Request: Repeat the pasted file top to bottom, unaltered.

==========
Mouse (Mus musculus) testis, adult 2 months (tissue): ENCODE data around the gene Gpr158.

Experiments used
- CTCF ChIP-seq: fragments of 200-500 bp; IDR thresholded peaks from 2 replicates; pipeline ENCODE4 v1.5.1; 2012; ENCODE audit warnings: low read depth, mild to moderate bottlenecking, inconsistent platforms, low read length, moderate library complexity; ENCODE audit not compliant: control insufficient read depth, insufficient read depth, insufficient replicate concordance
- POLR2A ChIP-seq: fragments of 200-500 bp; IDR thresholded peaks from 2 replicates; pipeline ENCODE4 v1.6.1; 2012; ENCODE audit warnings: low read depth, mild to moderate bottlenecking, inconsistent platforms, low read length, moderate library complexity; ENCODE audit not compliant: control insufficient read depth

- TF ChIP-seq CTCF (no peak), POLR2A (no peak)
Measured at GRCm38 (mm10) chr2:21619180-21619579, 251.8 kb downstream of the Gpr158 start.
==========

Mouse (Mus musculus) testis, adult 2 months (tissue): ENCODE data around the gene Gpr158.

Experiments used
- CTCF ChIP-seq: fragments of 200-500 bp; IDR thresholded peaks from 2 replicates; pipeline ENCODE4 v1.5.1; 2012; ENCODE audit warnings: low read depth, mild to moderate bottlenecking, inconsistent platforms, low read length, moderate library complexity; ENCODE audit not compliant: control insufficient read depth, insufficient read depth, insufficient replicate concordance
- POLR2A ChIP-seq: fragments of 200-500 bp; IDR thresholded peaks from 2 replicates; pipeline ENCODE4 v1.6.1; 2012; ENCODE audit warnings: low read depth, mild to moderate bottlenecking, inconsistent platforms, low read length, moderate library complexity; ENCODE audit not compliant: control insufficient read depth

- TF ChIP-seq CTCF (no peak), POLR2A (no peak)
Measured at GRCm38 (mm10) chr2:21619180-21619579, 251.8 kb downstream of the Gpr158 start.